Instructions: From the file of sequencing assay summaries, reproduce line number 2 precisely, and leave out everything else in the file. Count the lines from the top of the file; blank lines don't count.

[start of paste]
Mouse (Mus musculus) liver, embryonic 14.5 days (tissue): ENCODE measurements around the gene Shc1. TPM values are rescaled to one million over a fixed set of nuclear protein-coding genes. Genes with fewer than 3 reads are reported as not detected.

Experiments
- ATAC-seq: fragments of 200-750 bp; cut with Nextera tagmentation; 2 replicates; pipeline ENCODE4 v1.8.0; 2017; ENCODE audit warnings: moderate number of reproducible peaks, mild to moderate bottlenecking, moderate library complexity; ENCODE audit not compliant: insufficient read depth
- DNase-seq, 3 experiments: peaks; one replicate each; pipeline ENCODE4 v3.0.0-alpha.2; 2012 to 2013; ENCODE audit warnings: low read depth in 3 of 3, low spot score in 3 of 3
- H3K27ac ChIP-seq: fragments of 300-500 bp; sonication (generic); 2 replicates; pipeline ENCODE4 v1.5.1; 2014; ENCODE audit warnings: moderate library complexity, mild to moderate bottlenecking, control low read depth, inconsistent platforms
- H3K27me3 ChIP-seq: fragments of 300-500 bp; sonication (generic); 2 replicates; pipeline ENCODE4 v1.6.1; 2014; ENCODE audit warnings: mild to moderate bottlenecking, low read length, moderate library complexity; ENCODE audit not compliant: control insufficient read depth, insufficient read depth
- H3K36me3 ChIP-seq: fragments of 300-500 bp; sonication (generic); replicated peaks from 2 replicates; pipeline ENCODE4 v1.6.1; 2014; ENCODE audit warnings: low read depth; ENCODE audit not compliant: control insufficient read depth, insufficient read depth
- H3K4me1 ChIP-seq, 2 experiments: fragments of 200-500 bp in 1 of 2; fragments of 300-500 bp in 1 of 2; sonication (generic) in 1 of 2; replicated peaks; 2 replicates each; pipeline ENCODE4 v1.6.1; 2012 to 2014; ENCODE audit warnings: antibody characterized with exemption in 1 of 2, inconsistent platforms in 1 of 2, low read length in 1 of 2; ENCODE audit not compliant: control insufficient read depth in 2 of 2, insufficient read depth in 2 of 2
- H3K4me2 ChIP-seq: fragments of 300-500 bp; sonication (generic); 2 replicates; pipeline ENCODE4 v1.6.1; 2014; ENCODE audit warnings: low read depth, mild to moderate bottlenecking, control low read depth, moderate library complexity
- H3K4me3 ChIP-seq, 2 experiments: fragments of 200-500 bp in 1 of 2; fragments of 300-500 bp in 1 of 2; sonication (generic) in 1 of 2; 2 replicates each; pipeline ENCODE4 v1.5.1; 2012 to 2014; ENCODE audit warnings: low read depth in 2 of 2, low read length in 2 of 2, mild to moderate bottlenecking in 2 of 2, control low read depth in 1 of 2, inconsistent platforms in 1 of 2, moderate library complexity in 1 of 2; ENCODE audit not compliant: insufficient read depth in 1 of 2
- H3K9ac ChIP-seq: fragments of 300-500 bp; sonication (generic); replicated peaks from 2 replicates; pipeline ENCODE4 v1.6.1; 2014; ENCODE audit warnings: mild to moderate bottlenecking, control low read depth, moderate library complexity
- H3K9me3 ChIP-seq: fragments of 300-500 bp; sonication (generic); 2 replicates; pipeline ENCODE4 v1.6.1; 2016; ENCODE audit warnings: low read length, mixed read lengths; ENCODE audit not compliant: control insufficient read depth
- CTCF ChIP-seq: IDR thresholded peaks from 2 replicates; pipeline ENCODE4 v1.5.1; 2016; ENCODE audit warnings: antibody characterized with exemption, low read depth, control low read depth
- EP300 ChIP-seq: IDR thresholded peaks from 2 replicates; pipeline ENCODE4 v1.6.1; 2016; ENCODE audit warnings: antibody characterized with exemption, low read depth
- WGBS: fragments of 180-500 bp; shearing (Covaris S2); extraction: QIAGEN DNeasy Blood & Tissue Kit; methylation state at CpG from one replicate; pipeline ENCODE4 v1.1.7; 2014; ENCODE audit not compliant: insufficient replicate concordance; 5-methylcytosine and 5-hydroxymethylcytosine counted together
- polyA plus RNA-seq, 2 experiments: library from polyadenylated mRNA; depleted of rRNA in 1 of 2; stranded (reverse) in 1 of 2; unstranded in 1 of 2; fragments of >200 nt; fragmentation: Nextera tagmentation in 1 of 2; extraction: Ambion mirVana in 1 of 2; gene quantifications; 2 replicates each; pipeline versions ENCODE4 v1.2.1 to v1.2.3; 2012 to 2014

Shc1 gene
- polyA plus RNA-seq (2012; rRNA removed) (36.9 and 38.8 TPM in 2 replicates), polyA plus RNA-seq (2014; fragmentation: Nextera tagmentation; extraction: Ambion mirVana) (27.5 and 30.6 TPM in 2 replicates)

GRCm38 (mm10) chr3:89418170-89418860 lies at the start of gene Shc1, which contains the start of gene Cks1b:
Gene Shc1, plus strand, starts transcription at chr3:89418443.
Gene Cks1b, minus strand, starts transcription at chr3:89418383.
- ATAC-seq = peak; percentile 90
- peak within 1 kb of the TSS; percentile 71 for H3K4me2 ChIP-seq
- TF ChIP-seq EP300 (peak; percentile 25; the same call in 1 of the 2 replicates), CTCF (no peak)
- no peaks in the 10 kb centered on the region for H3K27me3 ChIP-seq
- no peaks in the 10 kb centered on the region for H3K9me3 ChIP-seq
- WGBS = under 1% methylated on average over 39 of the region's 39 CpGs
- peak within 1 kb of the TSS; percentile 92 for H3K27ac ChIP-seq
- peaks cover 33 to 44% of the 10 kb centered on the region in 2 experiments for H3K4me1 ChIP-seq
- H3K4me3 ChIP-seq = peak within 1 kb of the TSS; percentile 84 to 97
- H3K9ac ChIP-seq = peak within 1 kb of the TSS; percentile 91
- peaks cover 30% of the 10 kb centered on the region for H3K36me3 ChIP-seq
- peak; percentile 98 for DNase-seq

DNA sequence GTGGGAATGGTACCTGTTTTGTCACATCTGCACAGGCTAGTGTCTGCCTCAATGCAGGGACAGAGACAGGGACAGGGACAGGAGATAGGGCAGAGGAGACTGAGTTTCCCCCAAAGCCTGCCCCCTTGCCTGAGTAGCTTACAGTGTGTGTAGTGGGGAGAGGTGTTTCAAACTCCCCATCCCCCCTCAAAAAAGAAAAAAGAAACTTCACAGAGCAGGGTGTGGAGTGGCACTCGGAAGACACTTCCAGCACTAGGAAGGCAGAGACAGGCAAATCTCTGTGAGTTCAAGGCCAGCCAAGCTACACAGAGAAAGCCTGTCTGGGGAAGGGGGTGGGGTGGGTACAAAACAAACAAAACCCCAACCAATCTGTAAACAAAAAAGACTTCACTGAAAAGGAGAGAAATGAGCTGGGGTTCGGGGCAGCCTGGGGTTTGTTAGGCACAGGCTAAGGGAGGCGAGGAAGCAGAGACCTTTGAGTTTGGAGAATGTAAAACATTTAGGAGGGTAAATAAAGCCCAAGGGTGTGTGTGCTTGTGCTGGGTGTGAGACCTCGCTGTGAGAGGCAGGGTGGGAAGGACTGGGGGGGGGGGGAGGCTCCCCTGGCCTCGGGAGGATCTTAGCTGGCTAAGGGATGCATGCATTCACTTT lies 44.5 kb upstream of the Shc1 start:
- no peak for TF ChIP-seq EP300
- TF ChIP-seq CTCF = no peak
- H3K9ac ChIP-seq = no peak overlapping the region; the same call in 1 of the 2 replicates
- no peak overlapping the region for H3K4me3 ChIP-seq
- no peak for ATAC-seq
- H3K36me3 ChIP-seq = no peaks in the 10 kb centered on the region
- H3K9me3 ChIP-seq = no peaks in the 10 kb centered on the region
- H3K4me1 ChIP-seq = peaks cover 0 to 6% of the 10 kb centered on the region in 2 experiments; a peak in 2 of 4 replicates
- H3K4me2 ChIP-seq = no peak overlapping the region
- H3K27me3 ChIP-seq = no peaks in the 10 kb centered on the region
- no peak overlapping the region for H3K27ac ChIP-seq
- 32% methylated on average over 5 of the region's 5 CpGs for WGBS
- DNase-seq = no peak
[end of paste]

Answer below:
Experiments